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Over the centuries many of Edinburgh's fine buildings have gone. Invasion and civil strife played their part. Some simply collapsed of old age and neglect, others were swept away in the 'improvements' of the nineteenth century. Yet more fell to the developers' swathe of destruction in the twentieth century. Few were immune as much of the medieval architectural history vanished in the Old Town; Georgian Squares were attacked; Princes Street ruined; old tenements razed in huge slum clearance drives, and once familiar and much loved buildings vanished.
Not many books will make you angry, but if you love Edinburgh, this one will. It is tragic discovering just how much of one of the World's great cities has been lost: and on occasion it is even worse knowing the reason why. You find yourself wondering if it was really necessary, for example, to demolish the huge medieval Trinity College Church so a platform at Waverley Station could be extended. On the other hand, things could have been very much worse: imagine how much less attractive Edinburgh would be today if plans to drive a motorway the length of Princes Gardens had come to fruition. Thankfully Edinburgh avoided Glasgow's sad fate of having a motorway bisecting key parts of the city centre.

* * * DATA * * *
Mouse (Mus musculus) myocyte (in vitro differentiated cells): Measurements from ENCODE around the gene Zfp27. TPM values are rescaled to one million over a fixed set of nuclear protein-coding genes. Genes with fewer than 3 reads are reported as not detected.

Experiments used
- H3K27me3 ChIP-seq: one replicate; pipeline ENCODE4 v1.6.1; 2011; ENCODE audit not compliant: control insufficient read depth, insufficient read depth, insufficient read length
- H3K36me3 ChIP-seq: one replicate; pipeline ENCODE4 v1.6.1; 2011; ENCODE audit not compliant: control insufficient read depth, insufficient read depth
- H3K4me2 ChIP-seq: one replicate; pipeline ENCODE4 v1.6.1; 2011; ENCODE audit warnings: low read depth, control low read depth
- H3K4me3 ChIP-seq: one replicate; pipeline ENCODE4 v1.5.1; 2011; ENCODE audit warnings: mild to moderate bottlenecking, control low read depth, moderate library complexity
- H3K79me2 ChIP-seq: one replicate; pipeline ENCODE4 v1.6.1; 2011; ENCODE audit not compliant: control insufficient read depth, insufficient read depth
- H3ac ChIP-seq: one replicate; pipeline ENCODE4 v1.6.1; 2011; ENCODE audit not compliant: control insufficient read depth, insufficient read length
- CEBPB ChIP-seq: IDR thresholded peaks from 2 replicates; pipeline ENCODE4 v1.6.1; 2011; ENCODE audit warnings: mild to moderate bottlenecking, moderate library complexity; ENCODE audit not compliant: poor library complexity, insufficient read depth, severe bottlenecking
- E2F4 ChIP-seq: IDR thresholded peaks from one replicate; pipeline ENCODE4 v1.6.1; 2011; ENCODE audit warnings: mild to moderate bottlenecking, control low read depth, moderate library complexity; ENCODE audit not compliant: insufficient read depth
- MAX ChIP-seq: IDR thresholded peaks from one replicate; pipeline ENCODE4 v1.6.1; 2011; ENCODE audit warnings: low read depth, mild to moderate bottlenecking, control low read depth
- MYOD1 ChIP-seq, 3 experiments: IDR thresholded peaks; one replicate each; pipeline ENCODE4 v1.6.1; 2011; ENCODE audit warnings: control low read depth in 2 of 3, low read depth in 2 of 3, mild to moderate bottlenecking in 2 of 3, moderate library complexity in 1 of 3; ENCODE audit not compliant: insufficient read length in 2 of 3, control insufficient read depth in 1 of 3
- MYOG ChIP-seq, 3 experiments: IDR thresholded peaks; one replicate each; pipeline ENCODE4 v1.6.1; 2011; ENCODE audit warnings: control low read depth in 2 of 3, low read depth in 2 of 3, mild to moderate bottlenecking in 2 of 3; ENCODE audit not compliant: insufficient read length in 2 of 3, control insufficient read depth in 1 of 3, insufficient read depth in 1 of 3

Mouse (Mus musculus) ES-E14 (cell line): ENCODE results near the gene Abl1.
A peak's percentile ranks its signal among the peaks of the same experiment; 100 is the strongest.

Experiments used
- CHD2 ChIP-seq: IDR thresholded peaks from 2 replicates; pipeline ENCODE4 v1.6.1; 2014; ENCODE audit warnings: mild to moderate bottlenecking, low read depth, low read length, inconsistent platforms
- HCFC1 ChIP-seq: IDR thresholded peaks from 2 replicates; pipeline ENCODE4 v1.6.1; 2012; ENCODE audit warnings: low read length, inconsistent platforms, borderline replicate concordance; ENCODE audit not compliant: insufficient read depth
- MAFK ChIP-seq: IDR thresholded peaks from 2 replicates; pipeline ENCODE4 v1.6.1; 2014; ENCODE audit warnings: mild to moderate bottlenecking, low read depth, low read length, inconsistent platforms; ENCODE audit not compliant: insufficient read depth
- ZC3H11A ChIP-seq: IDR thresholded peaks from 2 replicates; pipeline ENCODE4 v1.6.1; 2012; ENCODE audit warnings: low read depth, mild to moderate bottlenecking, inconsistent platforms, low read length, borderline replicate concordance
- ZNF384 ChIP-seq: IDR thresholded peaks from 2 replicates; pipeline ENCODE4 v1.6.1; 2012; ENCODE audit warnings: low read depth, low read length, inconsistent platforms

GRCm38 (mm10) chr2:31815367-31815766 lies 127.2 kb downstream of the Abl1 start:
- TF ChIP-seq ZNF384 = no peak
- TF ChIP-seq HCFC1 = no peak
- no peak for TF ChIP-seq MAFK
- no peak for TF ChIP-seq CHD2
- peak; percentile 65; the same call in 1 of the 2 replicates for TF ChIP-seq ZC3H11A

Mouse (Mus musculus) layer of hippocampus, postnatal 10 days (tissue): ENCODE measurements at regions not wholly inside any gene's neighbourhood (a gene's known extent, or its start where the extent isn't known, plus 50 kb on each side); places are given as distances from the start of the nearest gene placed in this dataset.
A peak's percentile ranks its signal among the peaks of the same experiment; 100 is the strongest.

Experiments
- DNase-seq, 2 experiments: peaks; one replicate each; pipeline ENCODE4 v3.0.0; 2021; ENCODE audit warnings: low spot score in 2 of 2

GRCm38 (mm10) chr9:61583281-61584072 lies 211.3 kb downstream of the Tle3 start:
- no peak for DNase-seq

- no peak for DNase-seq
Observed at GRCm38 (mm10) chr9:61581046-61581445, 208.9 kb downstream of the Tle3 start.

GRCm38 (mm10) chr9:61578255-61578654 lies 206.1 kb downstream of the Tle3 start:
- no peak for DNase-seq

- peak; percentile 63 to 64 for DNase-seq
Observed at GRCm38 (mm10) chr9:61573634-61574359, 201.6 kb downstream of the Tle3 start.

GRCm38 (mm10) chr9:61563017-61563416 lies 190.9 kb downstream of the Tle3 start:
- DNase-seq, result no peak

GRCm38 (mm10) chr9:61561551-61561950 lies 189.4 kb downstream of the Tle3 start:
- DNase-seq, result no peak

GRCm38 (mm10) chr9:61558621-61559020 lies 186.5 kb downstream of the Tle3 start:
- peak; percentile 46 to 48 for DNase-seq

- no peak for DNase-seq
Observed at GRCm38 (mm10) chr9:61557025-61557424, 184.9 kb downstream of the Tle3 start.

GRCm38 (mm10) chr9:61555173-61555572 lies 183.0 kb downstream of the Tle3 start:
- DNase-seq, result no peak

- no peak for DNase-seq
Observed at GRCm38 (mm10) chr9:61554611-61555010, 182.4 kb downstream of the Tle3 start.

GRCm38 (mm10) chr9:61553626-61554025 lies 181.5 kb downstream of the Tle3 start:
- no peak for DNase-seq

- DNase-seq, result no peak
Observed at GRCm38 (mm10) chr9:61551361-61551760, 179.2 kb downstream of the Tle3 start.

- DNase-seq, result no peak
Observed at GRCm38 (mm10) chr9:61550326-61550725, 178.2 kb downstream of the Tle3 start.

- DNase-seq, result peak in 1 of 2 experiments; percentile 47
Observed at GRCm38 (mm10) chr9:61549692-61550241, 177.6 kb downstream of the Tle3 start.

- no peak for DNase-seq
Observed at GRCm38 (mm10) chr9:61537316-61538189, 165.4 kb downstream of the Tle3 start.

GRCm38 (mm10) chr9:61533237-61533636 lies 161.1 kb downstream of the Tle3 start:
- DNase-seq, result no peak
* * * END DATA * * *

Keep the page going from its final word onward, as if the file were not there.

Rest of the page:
Lost Edinburgh takes you on a fascinating journey into an Edinburgh that once was, and an Edinburgh that might have been. In the course of the journey so the author tells you the story of Edinburgh as seen through its buildings, both remaining and lost, and brings to life a long and complex history in a way that is truly admirable.